The effort will focus on women who have autoimmune diseases such as lupus erythematosus and multiple miscarriages. Molina's team and investigators elsewhere will try to determine whether such women have diminished levels of the Crry-like regulatory proteins and thus might benefit from supplemental therapy. Molina also will study animal models to determine how inadequate activation of C3 in the absence of Crry influences diseases such as lupus.


Story Source:

The above story is based on materials provided by Washington University School Of Medicine. Note: Materials may be edited for content and length.


Cite This Page:

Washington University School Of Medicine. "A Crucial Protein Prevents Miscarriages In Mice." ScienceDaily. ScienceDaily, 25 January 2000. <www.sciencedaily.com/releases/2000/01/000125052141.htm>.
Washington University School Of Medicine. (2000, January 25). A Crucial Protein Prevents Miscarriages In Mice. ScienceDaily. Retrieved October 24, 2014 from www.sciencedaily.com/releases/2000/01/000125052141.htm
Washington University School Of Medicine. "A Crucial Protein Prevents Miscarriages In Mice." ScienceDaily. www.sciencedaily.com/releases/2000/01/000125052141.htm (accessed October 24, 2014).

Share This



More Health & Medicine News

Friday, October 24, 2014

Featured Research

from universities, journals, and other organizations


Featured Videos

from AP, Reuters, AFP, and other news services

Doctor in NYC Quarantined With Ebola

Doctor in NYC Quarantined With Ebola

AP (Oct. 24, 2014) An emergency room doctor who recently returned to the city after treating Ebola patients in West Africa has tested positive for the virus. He's quarantined in a hospital. (Oct. 24) Video provided by AP
Powered by NewsLook.com
Breakfast Debate: To Eat Or Not To Eat?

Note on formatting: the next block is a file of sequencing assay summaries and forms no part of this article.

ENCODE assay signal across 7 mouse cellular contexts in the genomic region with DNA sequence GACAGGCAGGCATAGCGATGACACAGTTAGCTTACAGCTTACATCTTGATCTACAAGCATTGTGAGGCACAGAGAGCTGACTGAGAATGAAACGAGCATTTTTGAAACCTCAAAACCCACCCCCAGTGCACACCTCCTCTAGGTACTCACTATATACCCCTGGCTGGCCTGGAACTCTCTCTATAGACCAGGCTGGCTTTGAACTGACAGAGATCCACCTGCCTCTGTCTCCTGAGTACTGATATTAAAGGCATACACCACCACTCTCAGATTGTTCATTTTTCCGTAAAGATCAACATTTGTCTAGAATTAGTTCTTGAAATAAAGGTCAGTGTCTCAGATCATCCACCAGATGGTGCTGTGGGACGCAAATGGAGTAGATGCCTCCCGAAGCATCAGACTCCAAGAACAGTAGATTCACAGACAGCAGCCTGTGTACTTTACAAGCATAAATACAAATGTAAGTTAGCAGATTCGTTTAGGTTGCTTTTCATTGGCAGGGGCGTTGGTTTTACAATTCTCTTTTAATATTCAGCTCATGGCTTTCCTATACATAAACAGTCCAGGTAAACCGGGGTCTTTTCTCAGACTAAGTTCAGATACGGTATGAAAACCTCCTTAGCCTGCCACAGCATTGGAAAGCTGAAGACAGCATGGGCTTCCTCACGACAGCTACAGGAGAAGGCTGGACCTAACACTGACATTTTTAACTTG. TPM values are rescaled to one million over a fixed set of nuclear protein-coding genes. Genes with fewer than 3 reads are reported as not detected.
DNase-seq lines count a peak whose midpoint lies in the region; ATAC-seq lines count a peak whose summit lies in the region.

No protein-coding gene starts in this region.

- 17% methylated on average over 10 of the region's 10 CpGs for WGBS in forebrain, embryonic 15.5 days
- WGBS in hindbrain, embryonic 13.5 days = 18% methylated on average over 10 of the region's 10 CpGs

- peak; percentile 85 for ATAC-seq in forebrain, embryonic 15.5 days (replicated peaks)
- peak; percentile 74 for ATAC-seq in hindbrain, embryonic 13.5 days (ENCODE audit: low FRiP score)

Breakfast Debate: To Eat Or Not To Eat?

Newsy (Oct. 23, 2014) Conflicting studies published in the same week re-ignited the debate over whether we should be eating breakfast. Video provided by Newsy
Powered by NewsLook.com
Ebola Fears Keep Guinea Hospitals Empty

Ebola Fears Keep Guinea Hospitals Empty

AP (Oct. 23, 2014) Fears of Ebola are keeping doctors and patients alike away from hospitals in the West African nation of Guinea. (Oct. 23) Video provided by AP
Powered by NewsLook.com
Despite Rising Death Toll, Many Survive Ebola

Despite Rising Death Toll, Many Survive Ebola

AP (Oct. 23, 2014) The family of a Dallas nurse infected with Ebola in the US says doctors can no longer detect the virus in her. Despite the mounting death toll in West Africa, there are survivors there too. (Oct. 23) Video provided by AP
Powered by NewsLook.com

Search ScienceDaily

Number of stories in archives: 140,361

Find with keyword(s):
Enter a keyword or phrase to search ScienceDaily for related topics and research stories.

Save/Print:
Share:

Breaking News:

Strange & Offbeat Stories


Health & Medicine

Mind & Brain

Living & Well

In Other News

... from NewsDaily.com

Science News

Health News

Environment News

Technology News



Save/Print:
Share:

Free Subscriptions


Get the latest science news with ScienceDaily's free email newsletters, updated daily and weekly. Or view hourly updated newsfeeds in your RSS reader:

Get Social & Mobile


Keep up to date with the latest news from ScienceDaily via social networks and mobile apps:

Have Feedback?


Tell us what you think of ScienceDaily -- we welcome both positive and negative comments. Have any problems using the site? Questions?
Mobile: iPhone Android Web
Follow: Facebook Twitter Google+
Subscribe: RSS Feeds Email Newsletters
Latest Headlines Health & Medicine Mind & Brain Space & Time Matter & Energy Computers & Math Plants & Animals Earth & Climate Fossils & Ruins